Friday, May 23, 2014

2014 Conference Fabric - Fabric for the Ladies

One of the annual highlights of the Ladies & Gentlemen of the 1860's conference is the Saturday morning reveal of the "conference fabric" - each faculty member receives a piece, a dress length for the ladies and a different fabric for the men, typically enough to make a vest. It's always amazing to see how different the same fabric can look made up, depending on the choice of trims, placement, etc.

I always have both a sense of excitement and apprehension when I open up the package- like it or not, it must be made into a garment and worn. I'll admit u front, this is not a fabric I would have chosen for myself, but it has grown on me a bit as time has passed.

The fabric is a fine Italian cotton, with a lovely hand. I felt the colors would have been more typically used on wool or silk in the period, which was confirmed by Carolann when she described the fabric during the "Reveal".

With a fabric this bright and bold, there's only two options: attempt to tone it down or embrace and enhance the color. Most participants went with the tone it down option.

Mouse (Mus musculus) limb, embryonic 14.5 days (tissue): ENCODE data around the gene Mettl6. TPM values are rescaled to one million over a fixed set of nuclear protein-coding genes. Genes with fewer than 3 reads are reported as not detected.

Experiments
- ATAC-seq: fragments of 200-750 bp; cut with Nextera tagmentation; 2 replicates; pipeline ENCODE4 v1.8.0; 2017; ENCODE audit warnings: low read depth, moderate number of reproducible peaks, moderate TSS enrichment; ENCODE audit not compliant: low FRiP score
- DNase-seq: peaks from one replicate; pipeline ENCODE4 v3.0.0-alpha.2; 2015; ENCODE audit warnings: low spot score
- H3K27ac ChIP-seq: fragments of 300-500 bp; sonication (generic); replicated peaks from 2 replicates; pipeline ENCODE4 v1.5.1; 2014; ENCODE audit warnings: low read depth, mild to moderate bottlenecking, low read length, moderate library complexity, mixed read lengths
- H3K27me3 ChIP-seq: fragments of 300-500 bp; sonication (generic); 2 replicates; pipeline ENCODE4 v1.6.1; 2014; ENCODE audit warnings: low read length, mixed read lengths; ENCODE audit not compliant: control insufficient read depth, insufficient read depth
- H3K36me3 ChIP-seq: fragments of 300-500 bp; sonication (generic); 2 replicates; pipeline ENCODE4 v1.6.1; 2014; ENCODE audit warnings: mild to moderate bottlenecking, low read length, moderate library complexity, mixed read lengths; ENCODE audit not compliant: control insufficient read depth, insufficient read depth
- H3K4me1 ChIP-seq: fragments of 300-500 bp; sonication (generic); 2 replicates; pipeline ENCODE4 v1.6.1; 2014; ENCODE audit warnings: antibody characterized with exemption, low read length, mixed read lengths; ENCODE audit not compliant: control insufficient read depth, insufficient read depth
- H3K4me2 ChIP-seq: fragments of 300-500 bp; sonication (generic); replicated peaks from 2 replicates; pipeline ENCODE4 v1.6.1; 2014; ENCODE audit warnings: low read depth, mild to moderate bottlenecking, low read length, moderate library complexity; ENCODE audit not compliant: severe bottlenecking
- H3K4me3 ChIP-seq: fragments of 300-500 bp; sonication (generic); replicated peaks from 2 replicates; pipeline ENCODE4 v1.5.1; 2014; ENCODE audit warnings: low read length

But when I went through my fabric stash and found this perfectly matching length of silk poplin, my choice was made: Embrace it or as a friend described it, "you bear- hugged it into submission".

I used a fashion plate (the lady on the left) and a sleeve detail from an original garment as inspiration.

My approach with the fashion plate was not to create a duplicate, but instead to interpret the details into my garment; I believe this is more the way fashion plates were used at the time, as opposed to being literally copied.

I did not have fabric to create the double skirt, but did have enough to place trim with the same dagged shape - I did not have this done for conference but added it later.

The bodice has a slightly pointed front and is trimmed with fancy buttons. I'll be posting more about the buttons in a subsequent post.

The sleeves are bishop style, with a twist - ending in points and brought back together at the cuff. The require a full undersleeve to hang properly, in this case, made of black spotted netting. Yes,I combined plaid and polka dots.

It wasn't clear in the fashion plate if the jacket was a true jacket or trim applied to look like a jacket. I decided to go with a true jacket, to give a little more versatility.

So there it is, the "diamond dress" - I'll be wearing it at Greenfield Village this weekend, see you there!

1 comment:

  1. Oh, I saw your dress and didn't realize it was you! It was very eye-catching! :)